Post any interesting findings – good, bad or ugly – in the comments section below. Did they get back to you? Did they direct you to email their customer support team? Did they point you to a piece of content on their site? If so, did it do the job of answering your query?
Every which way but loose
With all the talk of chatbots being the future of brand communication, businesses are set to put a lot of resource into AI, attempting to second-guess customer queries and build complex response frameworks that will provide an adequate replacement for traditional customer service.
It’s a natural progression from social media based communication, and for those businesses that get it right, the investment will be worthwhile. The danger for some businesses however is that the shiny interface will just be another segway into a crappy, unloved FAQ section of their website.
Even one of the most beautiful and user-friendly apps on the web can’t get this type of interaction right. Typeform’s Help Center looks great, but ask it a question and it misses the mark by quite a long way.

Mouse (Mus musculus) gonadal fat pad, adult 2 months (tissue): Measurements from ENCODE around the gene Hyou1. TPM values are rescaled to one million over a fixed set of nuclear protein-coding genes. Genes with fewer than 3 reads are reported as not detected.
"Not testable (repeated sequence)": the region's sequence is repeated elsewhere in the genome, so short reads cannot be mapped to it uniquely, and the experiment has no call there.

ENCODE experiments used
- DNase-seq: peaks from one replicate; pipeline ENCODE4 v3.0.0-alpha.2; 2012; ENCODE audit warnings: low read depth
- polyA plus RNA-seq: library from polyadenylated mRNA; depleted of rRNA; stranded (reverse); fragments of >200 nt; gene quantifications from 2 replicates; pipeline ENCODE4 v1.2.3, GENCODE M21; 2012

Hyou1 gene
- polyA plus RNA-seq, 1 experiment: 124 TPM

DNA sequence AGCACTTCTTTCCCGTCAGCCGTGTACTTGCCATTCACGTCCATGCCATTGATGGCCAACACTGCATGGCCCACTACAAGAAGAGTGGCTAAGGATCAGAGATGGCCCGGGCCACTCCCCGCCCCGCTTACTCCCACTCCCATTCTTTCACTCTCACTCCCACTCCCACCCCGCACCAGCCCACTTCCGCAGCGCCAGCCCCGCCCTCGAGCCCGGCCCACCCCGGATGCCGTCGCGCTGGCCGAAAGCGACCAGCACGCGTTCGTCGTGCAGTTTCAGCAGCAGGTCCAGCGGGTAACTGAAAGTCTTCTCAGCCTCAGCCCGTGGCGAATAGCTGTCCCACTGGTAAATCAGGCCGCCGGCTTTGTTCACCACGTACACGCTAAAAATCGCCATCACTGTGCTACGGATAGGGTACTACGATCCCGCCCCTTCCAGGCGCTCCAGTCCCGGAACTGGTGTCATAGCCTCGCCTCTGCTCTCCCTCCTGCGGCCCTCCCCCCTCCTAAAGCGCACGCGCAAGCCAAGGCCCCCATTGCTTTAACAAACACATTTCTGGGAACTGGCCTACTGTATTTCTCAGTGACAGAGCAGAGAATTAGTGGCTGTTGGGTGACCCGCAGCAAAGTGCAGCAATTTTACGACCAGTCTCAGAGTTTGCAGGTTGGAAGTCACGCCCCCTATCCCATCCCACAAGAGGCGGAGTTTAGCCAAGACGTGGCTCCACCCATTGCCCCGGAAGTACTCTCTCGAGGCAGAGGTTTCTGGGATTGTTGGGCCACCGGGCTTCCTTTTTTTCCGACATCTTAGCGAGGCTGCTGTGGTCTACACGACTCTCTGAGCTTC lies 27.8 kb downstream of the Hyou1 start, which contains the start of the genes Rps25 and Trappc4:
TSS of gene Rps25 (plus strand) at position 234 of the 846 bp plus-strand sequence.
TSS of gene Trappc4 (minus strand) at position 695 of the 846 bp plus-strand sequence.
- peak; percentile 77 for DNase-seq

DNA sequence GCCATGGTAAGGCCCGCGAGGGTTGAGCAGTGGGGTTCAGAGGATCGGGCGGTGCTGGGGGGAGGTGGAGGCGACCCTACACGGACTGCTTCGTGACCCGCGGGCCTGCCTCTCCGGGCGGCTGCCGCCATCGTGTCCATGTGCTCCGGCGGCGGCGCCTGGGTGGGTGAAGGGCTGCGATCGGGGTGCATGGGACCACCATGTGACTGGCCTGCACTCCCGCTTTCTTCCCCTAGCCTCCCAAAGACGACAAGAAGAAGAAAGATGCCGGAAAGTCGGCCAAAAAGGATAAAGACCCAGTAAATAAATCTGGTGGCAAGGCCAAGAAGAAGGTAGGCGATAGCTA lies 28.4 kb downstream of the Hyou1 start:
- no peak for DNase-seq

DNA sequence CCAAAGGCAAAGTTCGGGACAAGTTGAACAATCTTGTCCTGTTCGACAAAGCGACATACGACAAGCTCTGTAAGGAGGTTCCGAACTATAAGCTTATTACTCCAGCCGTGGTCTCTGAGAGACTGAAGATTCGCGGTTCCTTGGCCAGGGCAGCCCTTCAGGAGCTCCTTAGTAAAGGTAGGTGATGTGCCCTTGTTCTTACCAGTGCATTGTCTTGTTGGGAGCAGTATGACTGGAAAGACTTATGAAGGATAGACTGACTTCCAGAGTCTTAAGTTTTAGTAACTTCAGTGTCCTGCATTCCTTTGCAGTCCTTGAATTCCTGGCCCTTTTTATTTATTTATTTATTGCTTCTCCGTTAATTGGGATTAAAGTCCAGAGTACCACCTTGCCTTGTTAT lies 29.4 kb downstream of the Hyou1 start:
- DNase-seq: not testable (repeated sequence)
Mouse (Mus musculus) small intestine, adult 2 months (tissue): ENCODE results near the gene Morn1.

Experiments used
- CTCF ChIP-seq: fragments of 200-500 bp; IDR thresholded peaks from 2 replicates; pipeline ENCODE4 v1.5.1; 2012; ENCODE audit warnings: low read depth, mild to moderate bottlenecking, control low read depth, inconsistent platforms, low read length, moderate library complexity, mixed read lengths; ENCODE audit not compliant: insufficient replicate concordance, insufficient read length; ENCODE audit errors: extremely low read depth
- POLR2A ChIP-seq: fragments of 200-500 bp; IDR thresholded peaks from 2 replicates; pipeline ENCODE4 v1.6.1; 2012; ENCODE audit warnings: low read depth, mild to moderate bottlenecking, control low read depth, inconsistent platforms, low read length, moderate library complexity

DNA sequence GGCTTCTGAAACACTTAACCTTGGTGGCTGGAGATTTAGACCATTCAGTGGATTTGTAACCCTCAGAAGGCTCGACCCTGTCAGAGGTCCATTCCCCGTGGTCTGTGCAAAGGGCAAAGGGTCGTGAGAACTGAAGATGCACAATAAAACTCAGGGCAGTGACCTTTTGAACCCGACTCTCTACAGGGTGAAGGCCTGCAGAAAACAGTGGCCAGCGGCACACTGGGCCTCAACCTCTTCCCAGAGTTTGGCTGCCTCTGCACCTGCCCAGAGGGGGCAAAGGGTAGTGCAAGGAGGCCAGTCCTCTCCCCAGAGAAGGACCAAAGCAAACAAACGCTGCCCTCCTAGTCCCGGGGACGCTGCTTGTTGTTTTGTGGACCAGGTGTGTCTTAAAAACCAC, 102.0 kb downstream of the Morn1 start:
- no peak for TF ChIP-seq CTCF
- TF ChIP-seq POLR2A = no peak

And NatWest don’t seem to want to answer one of the more basic of questions they’re likely to face.
Sky’s Virtual Assistant clearly isn’t ready for anything resembling a conversation, telling me to go and find what I was looking for myself.
If this is the future then count me out.
Boiled down to their barest of bytes, messenger bots are simply a navigational aid, directing people to information. Even those that are able to pass the Turing test are only ever going to be as valuable as the content that powers them, and based on the use of social media for customer questions, at least 60% of audiences are still likely to prefer other methods.
The way that people access information is important, but not as important as how the actual information itself is presented.
Help is at hand
If chatbots are to be successful from a customer query perspective, as well as being tagged appropriately, content needs to be presented in formats that are appropriate for the mediums they’re being communicated through.
Some companies seem to be veering towards that approach already, however some are lagging.